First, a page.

Gates' comments, coming after accusations by a State Department official, were the strongest by a Cabinet secretary about Iran's support of the terrorist group in Afghanistan.
Basing his conclusions on new intelligence, Gates said "given the quantities (of weapons) that we're seeing, it is difficult to believe that it is associated with smuggling or the drug business or that it's taking place without the knowledge of the Iranian government."
He said that the latest information indicates a "fairly substantial flow of weapons" is crossing into Afghanistan.
Tehran rejects the charge that it is aiding the Taliban and contends the accusation is part of a broad anti-Iranian campaign. Iran says it makes no sense that a Shiite-led government like itself would help the fundamentalist Sunni movement of the Taliban.
Undersecretary of State Nicholas Burns told CNN on Wednesday that "there's irrefutable evidence the Iranians are now doing this."
"It's certainly coming from the government of Iran," he said. "It's coming from the Iranian Revolutionary Guard corps command, which is a basic unit of the Iranian government."
State Department spokesman Sean McCormack told reporters "it certainly is hard to believe that the Iranian government isn't involved in some way, shape or form in this."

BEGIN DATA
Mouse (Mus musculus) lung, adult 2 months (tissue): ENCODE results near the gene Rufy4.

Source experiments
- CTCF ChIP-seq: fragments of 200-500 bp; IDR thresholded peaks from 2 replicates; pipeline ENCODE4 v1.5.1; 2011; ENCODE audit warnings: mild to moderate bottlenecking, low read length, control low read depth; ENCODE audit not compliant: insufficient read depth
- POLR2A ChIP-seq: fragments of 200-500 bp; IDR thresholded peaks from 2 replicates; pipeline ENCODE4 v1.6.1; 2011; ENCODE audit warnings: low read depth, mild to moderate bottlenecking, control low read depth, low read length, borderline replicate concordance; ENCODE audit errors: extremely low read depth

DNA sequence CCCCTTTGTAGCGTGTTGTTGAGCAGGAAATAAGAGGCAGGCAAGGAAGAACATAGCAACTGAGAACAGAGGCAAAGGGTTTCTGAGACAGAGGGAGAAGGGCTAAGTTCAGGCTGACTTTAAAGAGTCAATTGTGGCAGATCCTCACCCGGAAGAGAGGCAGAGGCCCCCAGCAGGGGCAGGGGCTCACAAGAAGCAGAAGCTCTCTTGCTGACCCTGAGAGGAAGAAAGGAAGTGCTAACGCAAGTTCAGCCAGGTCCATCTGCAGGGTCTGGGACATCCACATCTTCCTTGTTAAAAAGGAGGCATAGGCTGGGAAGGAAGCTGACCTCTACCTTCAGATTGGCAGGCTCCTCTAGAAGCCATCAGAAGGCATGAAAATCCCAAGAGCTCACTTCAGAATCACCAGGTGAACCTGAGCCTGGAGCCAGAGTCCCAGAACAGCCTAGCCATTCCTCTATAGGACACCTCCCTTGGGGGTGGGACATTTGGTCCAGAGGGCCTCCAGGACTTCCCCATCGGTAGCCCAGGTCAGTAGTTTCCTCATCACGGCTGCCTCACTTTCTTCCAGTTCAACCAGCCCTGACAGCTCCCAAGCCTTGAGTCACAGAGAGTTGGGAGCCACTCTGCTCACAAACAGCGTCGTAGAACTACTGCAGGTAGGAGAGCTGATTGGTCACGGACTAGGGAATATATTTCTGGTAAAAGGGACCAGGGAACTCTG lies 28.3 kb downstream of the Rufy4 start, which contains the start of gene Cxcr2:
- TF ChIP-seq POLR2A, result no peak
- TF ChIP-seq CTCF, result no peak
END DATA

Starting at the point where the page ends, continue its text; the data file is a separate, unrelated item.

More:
Gates and other defense officials would not go as far as Burns did. The Pentagon chief also said he was not as certain about the link to Iran's Quds Force, which is accused of arming and training Iraqi militants.
In April, Gen. Peter Pace, chairman of the Joint Chiefs of Staff, disclosed that Iranian-made weapons intended for Taliban insurgents were intercepted by U.S. forces in Afghanistan.
Pace said at the time that it was not clear which Iranian entity was responsible for the arms, which included mortars and C-4 plastic explosives.
Gates made his comments to reporters during a visit to Ramstein Air Base in Germany. He stopped at the base to visit injured troops and awarded six Purple Heart medals to wounded service members at the Landstuhl Regional Medical Center.
The secretary then went to Brussels, Belgium, for a meeting of NATO defense ministers.
Gates said he will press allies for more troops, trainers and equipment for Afghanistan.
He has been frustrated by NATO members' slow progress in meeting commitments in Afghanistan. But he said Wednesday that several countries recently indicated a willingness to increase the size of their force in Afghanistan or extend the length of their stay.
"I think countries are taking this seriously, and so I will continue to press in Brussels," Gates said at a news conference at Ramstein.
In February and again in April, Gates exhorted NATO allies to bolster their troop commitments in Afghanistan so the alliance could launch its own offensive against the Taliban and pre-empt what has been an annual spring increase in insurgent attacks.
That offensive got under way with the aid of additional U.S. troops.